I thought I had it figured out at 22. It was June of 2006 and I was walking across the stage at my college graduation to get that oh-so-important piece of paper that told the world I managed to squeeze in enough studying over the last 4 years in between my socializing to deserve the title of college graduate. Not only that, but I was also there to cheer on my then boyfriend, now husband as he walked across to get his important piece of paper. We did what we were supposed to do now it was time to start bringing in all the money we were told was on the other side of these degrees. I imagined one of those terrible rap videos where the whole thing was people just making it rain on nice cars and pretty girls wearing next to nothing. Ok maybe not that extreme, but I definitely thought about the direct deposit hitting our account each month and then having a family meeting about what to do with all the excess.

“With the extra this month let’s surprise the kids with a Disney trip!”

“This month, let’s sponsor an orphan from those really sad commercials we keep seeing!”

Instead I entered in all our numbers into an online budgeting program and saw a negative sign in front of the number it gave us at the end. I didn’t get a math degree but I’m pretty sure if you want there to be excess, a negative sign in front of the number doesn’t seem promising.

Maybe you can relate to my story, maybe not. But chances are, you likely fall into the category of middle class like myself.

According to a 2021 analysis by the Pew Research Center 50% of the US population is considered middle class and the median income of a middle class household in 2020 was $90,131.

$90K doesn’t sound terrible, but when you consider the average asking rent in the US is currently $1900 a month, the average cost of center-based care for an infant in the US is $1230*, the average student loan payment is $393* per month and the average individual health insurance premium is $438*, it’s no wonder many of us don’t consider ourselves to be thriving financially.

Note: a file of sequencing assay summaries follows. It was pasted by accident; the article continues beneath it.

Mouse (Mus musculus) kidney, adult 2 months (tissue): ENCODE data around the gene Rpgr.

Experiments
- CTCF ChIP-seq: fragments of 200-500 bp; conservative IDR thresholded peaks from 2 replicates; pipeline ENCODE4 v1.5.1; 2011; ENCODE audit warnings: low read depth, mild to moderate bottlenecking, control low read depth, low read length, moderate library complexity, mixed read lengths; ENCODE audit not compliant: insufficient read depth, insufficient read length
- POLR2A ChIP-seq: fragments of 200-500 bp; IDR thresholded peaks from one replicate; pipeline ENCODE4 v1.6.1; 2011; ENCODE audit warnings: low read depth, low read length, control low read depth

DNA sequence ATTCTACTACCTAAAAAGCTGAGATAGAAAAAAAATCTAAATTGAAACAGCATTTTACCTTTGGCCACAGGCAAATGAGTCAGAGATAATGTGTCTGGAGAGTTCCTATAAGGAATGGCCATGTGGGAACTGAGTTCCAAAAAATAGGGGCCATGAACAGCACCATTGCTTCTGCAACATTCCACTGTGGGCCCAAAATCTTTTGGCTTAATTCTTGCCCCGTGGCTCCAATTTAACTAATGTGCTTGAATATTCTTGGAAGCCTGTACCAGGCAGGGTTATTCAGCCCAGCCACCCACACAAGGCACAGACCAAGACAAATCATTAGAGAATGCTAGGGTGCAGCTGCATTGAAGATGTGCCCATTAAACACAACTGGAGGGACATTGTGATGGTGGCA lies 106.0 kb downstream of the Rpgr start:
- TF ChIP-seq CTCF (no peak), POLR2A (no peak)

If you were hoping for a “3 easy tips to get unstuck” kind of blog post, I’m sorry to dissappoint but this isn’t it. If you’re stuck in the in between it sucks. There’s no sugar coating it. And while each person’s path to getting out of the in between is different, and your plan to get there may be complex considering all of your unique circumstances, there is one request I want to leave you with: Do whatever you can to steer clear of survival mode mentality.

I know it’s easier said than done. I mean, isn’t a negative budget balance the definition of survival mode? Yes, and no. What I mean is, whatever it may look like on paper, avoid falling into survival mode mentally. You know, when you resign to eating Ramen noodles for the rest of your life and stress about every penny? I’ve done that before thinking I was helping us get out of the in between faster. All it did was keep us stuck there longer because being broke no longer was a temporary state, it became our identity. There’s a big difference and it will cost you more than whatever the opposite of Ramen noodles is.

Believing your best season is in front of you!

<3 Krista


Pew Research Center

World Population Review


Health Markets


World Population Review


The College Investor

2 Replies to “Stuck in the in between. When you’re not broke, but not thriving either.”

  1. I really feel this post! It describes how I feel exactly, we are comfortable, but there isn’t a lot of excess. I read somewhere that millennials are opting out of life insurance because they feel they can’t afford it.

    1. I’m so glad you can relate! And I wouldn’t be surprised about life insurance. I wish more people understood how important it is!

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